Nanterre. Cats can tell if their owners are talking to them or to a human. At least that is the result of a small French study carried out in Journal “Animal Cognition” has been published. For the authors, the study confirms what cat owners have been convinced of for a long time: the fur noses can develop close relationships with “their” humans. On the other hand, they ignore the gossip of strangers, according to another observation by the researchers.
The saying “Dogs have owners, cats have staff” sums up what is generally assumed to be a typical character of house tigers: they are more selfish, more independent and – unlike dogs, for example – hardly build a bond with their owners. Now the study by the behavioral biologist Charlotte de Mouzon from the University of Paris Nanterre suggests that the furry friends don’t care as much about their owners as the prejudice implies.
Cats respond to changes in tone
It has long been known that a person’s tone of voice changes depending on whether they are speaking to adults, babies or their own pets. De Mouzon’s team studied how 16 cats responded to pre-recorded voices of their owner and a stranger when they said phrases in a cat-directed and human-directed tone. It played corresponding tape recordings to the house tigers and documented reactions such as ear movements, pupil dilation, tail movements and general excitement.
In fact, the behavior intensity of the cats increased when their owner called their name instead of a stranger. In another audio recording, the owners first spoke in the direction of another person and then addressed their animals. The change in tone triggered increased behavioral intensity. In other words, the cats could apparently tell that they were now being spoken to. The animals, however, did not care about the voice of a stranger – regardless of whether they were spoken to directly or the voice recording was addressed to another human being.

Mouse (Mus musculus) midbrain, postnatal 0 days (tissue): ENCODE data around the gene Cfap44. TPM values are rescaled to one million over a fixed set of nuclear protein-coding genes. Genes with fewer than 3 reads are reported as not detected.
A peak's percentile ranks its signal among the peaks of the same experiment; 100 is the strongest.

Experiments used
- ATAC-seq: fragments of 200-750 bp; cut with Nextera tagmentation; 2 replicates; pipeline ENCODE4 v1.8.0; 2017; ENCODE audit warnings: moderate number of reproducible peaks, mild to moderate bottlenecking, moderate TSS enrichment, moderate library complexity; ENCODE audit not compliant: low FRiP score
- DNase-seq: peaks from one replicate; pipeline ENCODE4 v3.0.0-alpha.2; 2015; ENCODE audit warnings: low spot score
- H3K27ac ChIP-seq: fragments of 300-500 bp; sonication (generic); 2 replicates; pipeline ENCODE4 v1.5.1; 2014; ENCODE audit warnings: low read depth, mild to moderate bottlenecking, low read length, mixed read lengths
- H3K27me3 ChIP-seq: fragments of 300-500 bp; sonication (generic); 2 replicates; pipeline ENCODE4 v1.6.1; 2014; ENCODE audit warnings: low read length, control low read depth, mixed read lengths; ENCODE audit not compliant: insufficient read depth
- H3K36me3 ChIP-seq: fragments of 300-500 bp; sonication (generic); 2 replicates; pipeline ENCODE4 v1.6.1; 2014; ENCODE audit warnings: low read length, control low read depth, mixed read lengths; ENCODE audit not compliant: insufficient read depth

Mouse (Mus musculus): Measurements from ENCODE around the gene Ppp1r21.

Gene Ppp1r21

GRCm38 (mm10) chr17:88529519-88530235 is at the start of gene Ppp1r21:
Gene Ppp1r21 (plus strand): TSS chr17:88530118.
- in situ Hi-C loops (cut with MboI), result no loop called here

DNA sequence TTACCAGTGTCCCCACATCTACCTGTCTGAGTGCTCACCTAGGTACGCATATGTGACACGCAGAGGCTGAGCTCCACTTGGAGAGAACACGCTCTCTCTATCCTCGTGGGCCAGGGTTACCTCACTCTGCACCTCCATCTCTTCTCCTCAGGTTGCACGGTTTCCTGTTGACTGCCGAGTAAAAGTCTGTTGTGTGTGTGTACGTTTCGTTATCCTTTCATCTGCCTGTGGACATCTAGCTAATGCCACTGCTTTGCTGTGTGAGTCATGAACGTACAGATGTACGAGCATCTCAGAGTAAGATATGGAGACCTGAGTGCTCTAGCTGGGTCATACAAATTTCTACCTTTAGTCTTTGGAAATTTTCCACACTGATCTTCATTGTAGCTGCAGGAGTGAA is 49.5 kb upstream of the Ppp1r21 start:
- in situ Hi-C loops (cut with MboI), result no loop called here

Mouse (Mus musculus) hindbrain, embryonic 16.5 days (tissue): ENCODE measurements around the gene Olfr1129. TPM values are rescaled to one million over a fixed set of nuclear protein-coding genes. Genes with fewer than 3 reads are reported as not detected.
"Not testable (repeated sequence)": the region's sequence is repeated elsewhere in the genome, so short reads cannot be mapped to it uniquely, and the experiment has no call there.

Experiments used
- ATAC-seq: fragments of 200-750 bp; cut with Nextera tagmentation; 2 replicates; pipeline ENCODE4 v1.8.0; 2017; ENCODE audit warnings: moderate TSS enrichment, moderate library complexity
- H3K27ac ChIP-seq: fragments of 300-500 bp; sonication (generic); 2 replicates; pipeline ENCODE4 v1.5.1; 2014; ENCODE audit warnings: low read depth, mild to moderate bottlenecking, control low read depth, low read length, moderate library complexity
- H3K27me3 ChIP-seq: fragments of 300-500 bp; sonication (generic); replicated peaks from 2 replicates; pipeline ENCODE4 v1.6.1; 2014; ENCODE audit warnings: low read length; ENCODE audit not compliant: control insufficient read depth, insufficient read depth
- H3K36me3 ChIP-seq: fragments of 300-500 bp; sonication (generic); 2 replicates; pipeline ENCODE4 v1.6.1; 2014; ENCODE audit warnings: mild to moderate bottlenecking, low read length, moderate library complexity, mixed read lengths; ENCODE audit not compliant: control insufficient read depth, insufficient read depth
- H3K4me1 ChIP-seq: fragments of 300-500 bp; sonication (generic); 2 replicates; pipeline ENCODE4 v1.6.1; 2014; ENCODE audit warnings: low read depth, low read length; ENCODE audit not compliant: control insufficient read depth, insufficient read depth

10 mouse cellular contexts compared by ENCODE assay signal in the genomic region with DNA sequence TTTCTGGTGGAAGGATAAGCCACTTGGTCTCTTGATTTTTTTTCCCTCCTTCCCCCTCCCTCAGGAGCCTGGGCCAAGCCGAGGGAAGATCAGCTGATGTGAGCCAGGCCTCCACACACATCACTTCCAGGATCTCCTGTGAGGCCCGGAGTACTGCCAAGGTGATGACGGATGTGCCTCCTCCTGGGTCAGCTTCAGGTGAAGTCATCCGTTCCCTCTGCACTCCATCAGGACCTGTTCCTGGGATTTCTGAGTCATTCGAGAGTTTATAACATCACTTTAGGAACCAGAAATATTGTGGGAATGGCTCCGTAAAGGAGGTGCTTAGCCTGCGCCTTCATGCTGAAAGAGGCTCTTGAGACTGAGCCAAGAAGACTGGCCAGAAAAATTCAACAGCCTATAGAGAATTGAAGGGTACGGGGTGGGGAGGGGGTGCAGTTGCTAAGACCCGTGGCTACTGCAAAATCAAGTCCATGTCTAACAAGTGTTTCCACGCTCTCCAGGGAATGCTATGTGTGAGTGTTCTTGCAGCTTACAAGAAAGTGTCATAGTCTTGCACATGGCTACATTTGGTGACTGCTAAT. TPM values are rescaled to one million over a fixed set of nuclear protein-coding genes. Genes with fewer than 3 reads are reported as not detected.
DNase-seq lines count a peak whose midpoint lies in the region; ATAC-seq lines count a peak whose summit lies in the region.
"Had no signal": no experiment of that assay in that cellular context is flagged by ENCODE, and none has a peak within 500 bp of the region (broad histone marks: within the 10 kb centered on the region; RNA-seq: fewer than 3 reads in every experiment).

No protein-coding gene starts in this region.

Cats as sensitive and communicative individuals
The results indicated that cats could distinguish speech addressed specifically to them from speech addressed to humans, the study authors concluded. However, the patterns of differentiation only appeared when the cats were spoken to by the owners. “The realization that cats have the ability to understand a particular mode of communication from their owner is further evidence that people should view cats as sensitive and communicative individuals.”
As the authors themselves point out, the sample is small, so the results may not be representative of cat behavior. Nevertheless, it is again an indication that animals can form strong bonds with humans.
In fact, in recent years, a growing number of studies have suggested that furry friends see their human owners as more than can openers. For example, a US study published in 2019 showed that animals often form similar emotional bonds with their owners as children do with adults. Four years earlier, Italian researchers had reported that cats turn to their humans for guidance in situations they find unsafe. And in 2020, a Brazilian study suggested that pets do miss their owners when left alone. The authors concluded, “Cats can be viewed as social partners for their owners and vice versa.”